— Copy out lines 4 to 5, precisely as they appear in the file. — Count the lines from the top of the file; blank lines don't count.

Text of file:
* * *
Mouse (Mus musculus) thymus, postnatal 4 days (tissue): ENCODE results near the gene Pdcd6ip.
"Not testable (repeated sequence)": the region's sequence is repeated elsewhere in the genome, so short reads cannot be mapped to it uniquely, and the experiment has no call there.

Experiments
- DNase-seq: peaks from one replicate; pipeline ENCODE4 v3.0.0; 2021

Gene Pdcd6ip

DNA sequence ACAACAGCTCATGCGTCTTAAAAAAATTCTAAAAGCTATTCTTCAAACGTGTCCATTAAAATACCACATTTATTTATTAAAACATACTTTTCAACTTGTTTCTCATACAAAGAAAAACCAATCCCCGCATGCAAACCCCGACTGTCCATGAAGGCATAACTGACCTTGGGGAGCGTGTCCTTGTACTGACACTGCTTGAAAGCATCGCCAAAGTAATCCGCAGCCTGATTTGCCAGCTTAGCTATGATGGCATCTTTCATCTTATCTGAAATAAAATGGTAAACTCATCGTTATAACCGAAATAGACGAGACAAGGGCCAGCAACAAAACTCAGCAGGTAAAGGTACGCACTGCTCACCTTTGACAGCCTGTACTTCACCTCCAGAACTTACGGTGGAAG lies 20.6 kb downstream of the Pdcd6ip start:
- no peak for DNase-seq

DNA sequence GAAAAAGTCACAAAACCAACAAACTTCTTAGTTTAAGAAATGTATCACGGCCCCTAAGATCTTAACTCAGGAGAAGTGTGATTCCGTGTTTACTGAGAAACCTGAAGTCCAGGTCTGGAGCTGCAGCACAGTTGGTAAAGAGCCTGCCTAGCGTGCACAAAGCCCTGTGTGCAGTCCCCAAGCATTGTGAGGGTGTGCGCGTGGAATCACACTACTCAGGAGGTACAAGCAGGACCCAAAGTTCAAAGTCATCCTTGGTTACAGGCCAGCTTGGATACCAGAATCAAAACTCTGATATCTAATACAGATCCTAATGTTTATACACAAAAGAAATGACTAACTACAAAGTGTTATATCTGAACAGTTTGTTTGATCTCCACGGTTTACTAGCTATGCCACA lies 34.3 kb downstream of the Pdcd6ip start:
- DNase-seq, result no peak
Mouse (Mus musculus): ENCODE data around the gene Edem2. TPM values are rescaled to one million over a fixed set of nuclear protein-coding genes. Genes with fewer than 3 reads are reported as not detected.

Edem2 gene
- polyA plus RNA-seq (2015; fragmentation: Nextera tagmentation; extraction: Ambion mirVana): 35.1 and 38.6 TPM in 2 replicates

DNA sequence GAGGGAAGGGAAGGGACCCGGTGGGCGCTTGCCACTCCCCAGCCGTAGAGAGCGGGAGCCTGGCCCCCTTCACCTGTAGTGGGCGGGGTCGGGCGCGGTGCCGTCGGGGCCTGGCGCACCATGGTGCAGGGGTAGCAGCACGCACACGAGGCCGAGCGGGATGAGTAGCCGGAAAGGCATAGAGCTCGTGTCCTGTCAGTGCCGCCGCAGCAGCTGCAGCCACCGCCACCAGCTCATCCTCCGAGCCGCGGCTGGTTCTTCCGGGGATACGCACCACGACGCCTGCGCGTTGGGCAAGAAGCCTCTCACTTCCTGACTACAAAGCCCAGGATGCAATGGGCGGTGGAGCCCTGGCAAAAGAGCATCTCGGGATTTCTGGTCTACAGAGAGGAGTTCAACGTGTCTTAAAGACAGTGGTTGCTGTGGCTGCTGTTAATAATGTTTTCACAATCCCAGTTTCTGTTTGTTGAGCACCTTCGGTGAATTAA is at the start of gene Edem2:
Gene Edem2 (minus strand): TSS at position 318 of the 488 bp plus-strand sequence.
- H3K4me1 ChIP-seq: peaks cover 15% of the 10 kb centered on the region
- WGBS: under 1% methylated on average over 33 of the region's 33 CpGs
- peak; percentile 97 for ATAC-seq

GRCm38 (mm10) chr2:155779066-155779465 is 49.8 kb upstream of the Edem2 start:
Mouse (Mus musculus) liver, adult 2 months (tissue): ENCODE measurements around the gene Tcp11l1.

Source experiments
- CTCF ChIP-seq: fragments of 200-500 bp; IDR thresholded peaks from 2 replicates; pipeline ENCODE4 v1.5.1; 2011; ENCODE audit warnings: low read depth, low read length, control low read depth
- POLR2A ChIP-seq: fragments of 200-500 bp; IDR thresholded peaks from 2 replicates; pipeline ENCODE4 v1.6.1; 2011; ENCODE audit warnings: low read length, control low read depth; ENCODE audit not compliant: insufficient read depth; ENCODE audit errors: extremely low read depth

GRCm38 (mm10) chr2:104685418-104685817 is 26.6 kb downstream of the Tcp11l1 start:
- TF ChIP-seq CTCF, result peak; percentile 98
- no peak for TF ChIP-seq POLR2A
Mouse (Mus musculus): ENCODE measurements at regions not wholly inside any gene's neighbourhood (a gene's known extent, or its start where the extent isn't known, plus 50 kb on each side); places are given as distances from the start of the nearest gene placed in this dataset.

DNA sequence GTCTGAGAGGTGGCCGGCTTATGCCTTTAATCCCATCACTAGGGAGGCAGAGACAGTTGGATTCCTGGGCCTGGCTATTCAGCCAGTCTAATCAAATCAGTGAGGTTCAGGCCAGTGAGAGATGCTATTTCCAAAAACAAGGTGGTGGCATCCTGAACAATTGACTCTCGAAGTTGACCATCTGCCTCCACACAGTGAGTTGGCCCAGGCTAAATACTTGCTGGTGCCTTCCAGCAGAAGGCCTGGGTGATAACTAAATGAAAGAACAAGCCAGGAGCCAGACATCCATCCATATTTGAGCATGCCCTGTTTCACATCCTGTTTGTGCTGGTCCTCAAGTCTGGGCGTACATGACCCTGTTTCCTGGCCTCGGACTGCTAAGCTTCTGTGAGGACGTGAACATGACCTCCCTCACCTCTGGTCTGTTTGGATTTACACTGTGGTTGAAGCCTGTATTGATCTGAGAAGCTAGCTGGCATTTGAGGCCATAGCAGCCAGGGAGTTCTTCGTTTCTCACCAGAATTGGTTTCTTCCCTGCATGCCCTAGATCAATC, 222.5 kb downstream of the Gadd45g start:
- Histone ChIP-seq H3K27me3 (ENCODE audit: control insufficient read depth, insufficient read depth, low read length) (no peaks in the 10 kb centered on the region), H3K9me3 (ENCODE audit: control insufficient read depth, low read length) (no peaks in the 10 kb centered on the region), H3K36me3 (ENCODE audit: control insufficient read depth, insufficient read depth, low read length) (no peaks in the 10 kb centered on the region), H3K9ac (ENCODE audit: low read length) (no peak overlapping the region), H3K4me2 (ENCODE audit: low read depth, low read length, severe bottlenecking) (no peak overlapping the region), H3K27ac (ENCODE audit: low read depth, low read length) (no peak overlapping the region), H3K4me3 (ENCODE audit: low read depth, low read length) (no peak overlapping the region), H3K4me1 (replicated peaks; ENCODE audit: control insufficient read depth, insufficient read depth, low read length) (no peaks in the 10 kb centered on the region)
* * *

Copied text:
- DNase-seq: peaks from one replicate; pipeline ENCODE4 v3.0.0; 2021

Gene Pdcd6ip